Russell Freedman is the award-winning author of numerous books. His nonfiction books range in subject from the lives and behaviors of animals to people in history whose impact is still felt today. Freeedman's work has earned him several awards, including a Newbery Medal in 1994 for Lincoln: a Photobiography, a Newbery Honor each for Eleanor Roosevelt: A Life of Discovery in 1994 and The Wright Brothers: How They Invented the Airplane in 1992, and a Laura Ingalls Wilder Medal.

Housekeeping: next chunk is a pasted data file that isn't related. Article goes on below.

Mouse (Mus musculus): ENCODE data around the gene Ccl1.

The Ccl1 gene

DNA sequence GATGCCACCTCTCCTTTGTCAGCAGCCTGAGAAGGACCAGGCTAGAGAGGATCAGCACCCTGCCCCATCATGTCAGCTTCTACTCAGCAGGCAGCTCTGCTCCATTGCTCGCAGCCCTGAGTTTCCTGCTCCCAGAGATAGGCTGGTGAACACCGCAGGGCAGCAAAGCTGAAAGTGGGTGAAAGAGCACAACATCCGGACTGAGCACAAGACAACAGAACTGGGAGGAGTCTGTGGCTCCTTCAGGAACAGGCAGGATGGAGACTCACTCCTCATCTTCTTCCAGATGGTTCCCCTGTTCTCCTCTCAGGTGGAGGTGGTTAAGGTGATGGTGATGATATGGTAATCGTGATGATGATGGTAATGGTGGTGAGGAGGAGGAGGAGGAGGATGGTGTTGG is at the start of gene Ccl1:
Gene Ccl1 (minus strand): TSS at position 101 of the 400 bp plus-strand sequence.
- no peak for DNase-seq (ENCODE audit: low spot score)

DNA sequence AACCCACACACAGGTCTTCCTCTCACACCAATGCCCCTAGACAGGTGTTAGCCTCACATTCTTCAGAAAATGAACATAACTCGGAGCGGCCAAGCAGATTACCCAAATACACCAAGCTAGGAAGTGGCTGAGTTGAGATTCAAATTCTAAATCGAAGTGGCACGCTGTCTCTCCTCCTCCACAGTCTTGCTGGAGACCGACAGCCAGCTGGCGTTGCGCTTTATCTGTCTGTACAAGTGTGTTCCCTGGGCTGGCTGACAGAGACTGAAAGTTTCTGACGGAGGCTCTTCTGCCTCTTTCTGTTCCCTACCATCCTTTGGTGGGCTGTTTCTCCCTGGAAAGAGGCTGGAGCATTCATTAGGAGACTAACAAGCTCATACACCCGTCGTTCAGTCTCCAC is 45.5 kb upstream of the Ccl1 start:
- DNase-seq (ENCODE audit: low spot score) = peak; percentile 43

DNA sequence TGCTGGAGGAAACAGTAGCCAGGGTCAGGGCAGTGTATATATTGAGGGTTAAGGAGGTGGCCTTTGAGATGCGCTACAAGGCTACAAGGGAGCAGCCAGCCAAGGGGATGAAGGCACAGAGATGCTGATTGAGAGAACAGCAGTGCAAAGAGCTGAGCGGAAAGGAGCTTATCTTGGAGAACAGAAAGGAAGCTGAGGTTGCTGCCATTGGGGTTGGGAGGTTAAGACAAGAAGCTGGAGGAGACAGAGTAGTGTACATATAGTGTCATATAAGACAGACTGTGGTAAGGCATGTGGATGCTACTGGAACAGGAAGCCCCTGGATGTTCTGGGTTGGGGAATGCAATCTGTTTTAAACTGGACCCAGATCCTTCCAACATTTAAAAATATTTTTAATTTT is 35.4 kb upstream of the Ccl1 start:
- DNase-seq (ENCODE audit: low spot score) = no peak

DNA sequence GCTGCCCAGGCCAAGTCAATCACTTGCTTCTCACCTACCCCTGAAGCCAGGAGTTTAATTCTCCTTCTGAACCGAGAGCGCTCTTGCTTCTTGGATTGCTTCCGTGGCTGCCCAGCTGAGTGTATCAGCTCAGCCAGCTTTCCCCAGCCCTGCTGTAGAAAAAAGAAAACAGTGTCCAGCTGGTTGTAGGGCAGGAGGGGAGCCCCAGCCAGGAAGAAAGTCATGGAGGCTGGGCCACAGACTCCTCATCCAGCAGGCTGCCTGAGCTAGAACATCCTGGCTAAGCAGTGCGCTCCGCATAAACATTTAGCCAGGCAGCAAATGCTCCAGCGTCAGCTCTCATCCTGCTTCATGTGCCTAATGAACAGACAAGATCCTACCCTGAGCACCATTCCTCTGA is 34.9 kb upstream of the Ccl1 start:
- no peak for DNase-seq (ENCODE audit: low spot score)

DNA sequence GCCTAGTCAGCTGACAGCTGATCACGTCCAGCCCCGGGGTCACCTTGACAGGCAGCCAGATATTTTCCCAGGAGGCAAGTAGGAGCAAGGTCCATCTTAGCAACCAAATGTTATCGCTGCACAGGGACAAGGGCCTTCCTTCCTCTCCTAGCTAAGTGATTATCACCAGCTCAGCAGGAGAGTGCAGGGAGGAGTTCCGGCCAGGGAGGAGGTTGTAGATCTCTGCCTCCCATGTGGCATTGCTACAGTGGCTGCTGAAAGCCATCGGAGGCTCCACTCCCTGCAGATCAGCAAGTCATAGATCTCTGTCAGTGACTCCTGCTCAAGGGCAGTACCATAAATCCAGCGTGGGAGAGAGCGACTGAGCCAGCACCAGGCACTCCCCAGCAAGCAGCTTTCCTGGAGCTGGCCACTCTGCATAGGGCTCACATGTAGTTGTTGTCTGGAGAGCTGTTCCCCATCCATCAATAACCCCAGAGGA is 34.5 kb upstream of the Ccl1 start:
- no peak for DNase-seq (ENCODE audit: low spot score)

Wilbur Wright, 1867 - 1912 Wilbur Wright was born on a small farm near Millville, Indiana on April 16, 1867. The family moved from Richmond, Indiana to Dayton in June of 1884, the month Wilbur was to have graduated from high school. Wilbur left Richmond without receiving his diploma, and returned to Central High School the next year for further studies in Greek and trigonometry. During the winter of 1885-1886, Wilbur was hit with in the face with a bat while playing an ice-skating game. The injury at first did not seem serious. A few weeks later, he began to be affected with palpitations of the heart which kept Wilbur from attending a course in Yale College. For the next four years, Wilbur remained homebound, suffering perhaps as much from depression as from his vaguely-defined heart disorder. It was during the years between 1900 and 1903 that the Wright Brothers developed the first working airplane. Their first two gliders had not worked as designed, and the Wrights were beginning a critical shift that would enable them to discover the reason. "The Wright Brothers Aeroplane" appeared in Century magazine in 1908, after Wilbur had made his flights in France. Wilbur Wright died in 1912 at the age of 45.